Does Walking Really Help Induce Labor? [What You Need To Know]

So you’re 39 weeks pregnant and you’ve heard that walking can help induce labor?

It’s a very common belief.

In fact, OBGYNs will often send you “walking” if you come to the hospital in early labor.

But does it actually work?

Does walking really help induce labor?

Keep reading.




Although I am a doctor, I am not your doctor. This information is for informational purposes only and should not substitute the advice from your healthcare professional. All kinds of exercise and dietary changes are potentially dangerous, and those who do not seek counsel from the appropriate health care authority assume the liability of any injury which may occur. Please read my full Disclaimer for more information. Also, this post may contain affiliate links: meaning I may receive a commission if you use them.

Ok, moving on.

Does walking really induce labor?

From a completely scientific perspective, we can’t say for certain that walking helps induce labor.

There is no randomized controlled trial that has tested this hypothesis.

The only study to comment on walking and it’s effect on labor found no difference.

However, many women will report that walking is what helped start their labor.

Why is that the case?

The most obvious reason is that walking could potentially help dilate your cervix.

Does walking help you dilate?

In a full term pregnancy, your baby’s head is pushing down on your cervix.

The cervix is the gate keeper of the uterus. It’s what dilates when you’re in labor.

With the help of gravity, the weight of the baby will be putting a lot of pressure on the cervix. In theory, this can put enough force on the cervix to make it start dilating.

Again, we have no actual proof that this works. It’s just the theory.

So if you want to try it for yourself, speak with your doctor on how you should go about it.

How many miles a day should a pregnant woman walk?

This is a highly individualized question, therefore, I have written an entire article on walking while pregnant. However, if you are already very fit, walking anywhere from 3- 5 miles a day should be healthy.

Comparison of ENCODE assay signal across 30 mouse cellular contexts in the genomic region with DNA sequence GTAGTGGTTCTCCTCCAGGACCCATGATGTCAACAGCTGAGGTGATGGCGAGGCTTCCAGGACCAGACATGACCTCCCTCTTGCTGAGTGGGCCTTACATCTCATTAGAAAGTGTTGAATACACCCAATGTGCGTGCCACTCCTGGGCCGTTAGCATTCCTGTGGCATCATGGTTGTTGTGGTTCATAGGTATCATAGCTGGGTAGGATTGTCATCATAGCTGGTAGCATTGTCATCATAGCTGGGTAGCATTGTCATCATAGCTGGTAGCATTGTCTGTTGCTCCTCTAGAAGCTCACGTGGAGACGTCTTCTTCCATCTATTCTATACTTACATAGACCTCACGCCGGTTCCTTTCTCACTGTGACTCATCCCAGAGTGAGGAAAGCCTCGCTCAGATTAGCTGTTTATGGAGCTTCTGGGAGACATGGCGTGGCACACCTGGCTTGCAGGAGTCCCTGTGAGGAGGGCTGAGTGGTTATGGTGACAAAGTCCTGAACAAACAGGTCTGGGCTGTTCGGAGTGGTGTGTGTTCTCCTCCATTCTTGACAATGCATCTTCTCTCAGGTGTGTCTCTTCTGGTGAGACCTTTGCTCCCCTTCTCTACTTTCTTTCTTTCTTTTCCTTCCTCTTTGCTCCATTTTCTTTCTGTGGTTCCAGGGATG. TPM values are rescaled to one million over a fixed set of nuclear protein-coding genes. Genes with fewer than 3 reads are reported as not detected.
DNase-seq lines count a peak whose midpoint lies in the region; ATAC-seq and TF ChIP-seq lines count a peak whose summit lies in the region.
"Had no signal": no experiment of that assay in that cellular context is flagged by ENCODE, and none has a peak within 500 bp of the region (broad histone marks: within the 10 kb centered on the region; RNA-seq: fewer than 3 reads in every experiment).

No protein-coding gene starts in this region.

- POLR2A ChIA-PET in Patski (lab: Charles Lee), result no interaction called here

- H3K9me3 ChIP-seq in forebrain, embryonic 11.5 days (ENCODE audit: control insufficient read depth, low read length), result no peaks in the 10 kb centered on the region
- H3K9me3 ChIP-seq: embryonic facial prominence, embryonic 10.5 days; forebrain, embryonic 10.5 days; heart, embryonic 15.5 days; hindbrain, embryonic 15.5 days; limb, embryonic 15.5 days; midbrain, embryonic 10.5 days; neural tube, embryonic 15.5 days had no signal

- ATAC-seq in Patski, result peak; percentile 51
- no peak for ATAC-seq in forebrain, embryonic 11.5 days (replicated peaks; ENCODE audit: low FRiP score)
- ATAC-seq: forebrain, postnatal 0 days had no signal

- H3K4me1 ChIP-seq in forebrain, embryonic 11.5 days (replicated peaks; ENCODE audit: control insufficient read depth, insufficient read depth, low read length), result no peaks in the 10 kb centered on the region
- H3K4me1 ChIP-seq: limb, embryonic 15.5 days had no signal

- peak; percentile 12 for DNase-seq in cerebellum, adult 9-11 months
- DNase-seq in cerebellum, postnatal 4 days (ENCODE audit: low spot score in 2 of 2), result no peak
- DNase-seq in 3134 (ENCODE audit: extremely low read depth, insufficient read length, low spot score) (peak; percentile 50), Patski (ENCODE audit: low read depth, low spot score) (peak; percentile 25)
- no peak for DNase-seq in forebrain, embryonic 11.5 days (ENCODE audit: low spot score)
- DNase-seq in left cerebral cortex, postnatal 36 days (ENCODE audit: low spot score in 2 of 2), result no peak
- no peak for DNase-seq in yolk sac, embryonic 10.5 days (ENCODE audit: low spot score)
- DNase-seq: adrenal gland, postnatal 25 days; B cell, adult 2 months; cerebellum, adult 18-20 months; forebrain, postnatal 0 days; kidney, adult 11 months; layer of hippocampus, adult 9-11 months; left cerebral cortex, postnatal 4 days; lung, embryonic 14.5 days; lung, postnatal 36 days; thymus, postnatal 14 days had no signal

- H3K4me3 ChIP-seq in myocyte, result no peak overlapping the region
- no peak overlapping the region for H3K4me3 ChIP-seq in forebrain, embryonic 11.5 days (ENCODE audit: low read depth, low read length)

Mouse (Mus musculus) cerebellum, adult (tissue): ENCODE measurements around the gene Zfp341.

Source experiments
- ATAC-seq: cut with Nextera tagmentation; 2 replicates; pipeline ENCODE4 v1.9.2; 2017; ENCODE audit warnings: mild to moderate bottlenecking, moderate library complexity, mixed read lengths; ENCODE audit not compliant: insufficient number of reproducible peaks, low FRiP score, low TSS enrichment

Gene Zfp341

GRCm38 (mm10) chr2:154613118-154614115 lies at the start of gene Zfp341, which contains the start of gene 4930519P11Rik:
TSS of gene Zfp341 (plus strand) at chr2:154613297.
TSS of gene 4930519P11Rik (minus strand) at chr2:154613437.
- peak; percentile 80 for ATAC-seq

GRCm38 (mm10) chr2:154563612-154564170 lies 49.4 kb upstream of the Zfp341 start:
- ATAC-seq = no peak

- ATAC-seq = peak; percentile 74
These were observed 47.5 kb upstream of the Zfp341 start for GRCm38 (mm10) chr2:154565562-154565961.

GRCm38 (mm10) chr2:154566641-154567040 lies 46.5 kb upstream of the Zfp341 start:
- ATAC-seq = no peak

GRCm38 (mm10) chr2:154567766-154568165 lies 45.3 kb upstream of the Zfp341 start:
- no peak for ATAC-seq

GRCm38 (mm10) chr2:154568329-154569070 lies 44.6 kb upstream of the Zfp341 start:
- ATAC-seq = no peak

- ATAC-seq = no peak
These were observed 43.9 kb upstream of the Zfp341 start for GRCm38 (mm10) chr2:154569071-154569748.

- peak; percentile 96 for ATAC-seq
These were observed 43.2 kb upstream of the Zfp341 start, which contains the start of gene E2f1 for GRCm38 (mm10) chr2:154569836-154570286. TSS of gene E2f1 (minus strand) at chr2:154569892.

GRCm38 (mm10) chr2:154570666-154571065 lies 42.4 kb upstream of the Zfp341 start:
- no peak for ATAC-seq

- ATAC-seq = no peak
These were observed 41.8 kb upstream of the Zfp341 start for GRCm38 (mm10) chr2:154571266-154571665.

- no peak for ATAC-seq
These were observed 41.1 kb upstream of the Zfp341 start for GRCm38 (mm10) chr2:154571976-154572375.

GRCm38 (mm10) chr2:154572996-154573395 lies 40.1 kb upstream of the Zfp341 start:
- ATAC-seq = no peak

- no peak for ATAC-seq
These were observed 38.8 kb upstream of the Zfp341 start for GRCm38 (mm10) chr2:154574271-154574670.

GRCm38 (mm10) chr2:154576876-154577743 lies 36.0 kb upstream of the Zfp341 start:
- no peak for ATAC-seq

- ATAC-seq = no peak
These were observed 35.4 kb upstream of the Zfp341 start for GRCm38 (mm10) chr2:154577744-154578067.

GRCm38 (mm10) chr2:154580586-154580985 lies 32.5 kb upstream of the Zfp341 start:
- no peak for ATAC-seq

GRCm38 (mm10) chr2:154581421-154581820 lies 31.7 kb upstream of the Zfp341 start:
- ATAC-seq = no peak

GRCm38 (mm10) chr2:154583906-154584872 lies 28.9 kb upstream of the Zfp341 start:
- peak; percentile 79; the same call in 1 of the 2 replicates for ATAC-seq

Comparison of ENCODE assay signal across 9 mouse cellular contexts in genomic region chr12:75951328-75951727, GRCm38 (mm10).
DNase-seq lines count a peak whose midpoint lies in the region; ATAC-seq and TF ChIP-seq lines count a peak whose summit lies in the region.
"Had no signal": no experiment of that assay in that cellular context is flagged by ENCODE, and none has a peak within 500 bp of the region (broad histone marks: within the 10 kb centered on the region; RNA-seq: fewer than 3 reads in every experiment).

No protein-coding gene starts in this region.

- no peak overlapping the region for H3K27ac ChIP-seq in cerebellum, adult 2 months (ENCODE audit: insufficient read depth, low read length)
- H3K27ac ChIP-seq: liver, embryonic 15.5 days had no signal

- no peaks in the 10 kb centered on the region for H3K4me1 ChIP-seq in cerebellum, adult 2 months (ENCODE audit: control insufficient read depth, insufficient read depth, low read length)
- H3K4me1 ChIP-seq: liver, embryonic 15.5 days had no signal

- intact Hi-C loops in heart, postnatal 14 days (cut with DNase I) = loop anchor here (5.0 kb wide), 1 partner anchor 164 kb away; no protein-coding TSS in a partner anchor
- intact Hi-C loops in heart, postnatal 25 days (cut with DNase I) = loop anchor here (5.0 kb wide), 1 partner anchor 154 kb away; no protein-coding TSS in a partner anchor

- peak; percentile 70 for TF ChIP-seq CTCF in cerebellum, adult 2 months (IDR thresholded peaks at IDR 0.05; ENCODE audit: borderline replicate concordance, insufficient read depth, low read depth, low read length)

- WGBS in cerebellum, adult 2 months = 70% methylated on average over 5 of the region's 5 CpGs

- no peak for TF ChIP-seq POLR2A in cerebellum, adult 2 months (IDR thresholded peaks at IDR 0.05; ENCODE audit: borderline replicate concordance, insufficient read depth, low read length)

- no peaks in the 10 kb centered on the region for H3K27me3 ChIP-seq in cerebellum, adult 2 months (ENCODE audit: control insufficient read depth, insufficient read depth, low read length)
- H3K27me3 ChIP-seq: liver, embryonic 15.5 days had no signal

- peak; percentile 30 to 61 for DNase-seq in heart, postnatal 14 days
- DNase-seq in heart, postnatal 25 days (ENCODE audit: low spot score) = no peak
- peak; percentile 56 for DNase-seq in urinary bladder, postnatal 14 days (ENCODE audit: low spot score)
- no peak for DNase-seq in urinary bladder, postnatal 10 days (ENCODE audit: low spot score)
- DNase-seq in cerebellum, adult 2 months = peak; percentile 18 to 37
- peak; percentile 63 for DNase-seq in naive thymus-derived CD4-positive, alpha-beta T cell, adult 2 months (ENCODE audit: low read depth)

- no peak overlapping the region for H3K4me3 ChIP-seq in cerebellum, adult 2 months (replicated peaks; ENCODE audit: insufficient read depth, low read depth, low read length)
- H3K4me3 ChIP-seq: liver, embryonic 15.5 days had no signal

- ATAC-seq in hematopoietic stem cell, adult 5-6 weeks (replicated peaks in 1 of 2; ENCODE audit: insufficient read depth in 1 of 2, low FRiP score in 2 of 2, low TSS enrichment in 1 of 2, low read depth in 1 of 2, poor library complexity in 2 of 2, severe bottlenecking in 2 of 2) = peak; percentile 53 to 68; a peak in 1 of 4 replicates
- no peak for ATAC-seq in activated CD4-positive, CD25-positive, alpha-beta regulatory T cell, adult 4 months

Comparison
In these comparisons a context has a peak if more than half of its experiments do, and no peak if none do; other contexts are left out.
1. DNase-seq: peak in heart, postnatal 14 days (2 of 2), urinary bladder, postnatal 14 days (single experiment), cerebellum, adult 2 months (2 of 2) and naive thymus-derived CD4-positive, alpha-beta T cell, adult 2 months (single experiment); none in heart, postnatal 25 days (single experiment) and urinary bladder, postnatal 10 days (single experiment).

If you aren’t very active, I suggest that you start by walking for 20 minutes a day, four times per week. Similar to the protocol I published on running after pregnancy.

As you begin to feel comfortable, start increasing the time that you are walking. 

With that said, I don’t recommend that you go for very long aimless walks in the hopes of inducing labor. 


Because It’s important that you don’t completely fatigue yourself needlessly. You will need your energy for when you do go into labor.

It’s also a good idea to stay in your neighborhood, or walk close to the hospital just in case.


Does climbing stairs help induce labor?

There is no evidence that climbing stairs induces labor either. 

You do not need to aimlessly go up and down stairs to get contractions going. 

Similar to walking, you shouldn’t fatigue yourself with an activity that isn’t proven.

Can pushing induce labor?

What about bearing down? If you are actively trying to push, will that induce labor?

No. I really recommend against pushing to induce labor. Every time you bear down, you will be doing something called the valsalva maneuver.

This valsalva will temporarily increase your blood pressure, decrease your blood flow, and cause you unnecessary strain.

Don’t try and trick your body into something it’s not yet ready to do.

So What actually triggers labor?

That is the million dollar question. From what we understand, labor seems to be triggered by a few different things.

First of all, we know that substances called prostaglandins can help get your cervix ready to dilate.

How do we know?

Because a lot of the medications we use to induce labor are prostaglandin derivatives. 

But prostaglandins are just the beginning.

We also know that oxytocin is the hormone that ultimately causes your uterus to contract and induce labor.

That’s the second medication that is often used for labor induction.

There is likely a cascade of events that happen in between prostaglandin release and oxytocin. 

But that’s what we know.

To learn more on inducing labor, check out my article on What You Need to Know If You Are Being Induced.

What is the quickest way to go into labor?

If you’re over 37 weeks pregnant, you’re probably tired of being pregnant.

It’s common to just want to get your labor going and just be done with it.

The quickest and safest way to go into labor is to artificially induce labor with prostaglandins and oxytocin.

Unfortunately, there isn’t a lot of research on quick, natural ways to go into labor. 

But that doesn’t stop people from trying.

Here are a few things you may have heard other women do:


Nipple Stimulation:

You may have heard that some women use nipple stimulation as a way to start uterine contractions. 

While it does work, this is something you need to be very careful with.

Nipple stimulation is known to release the hormone oxytocin, and start uterine contractions.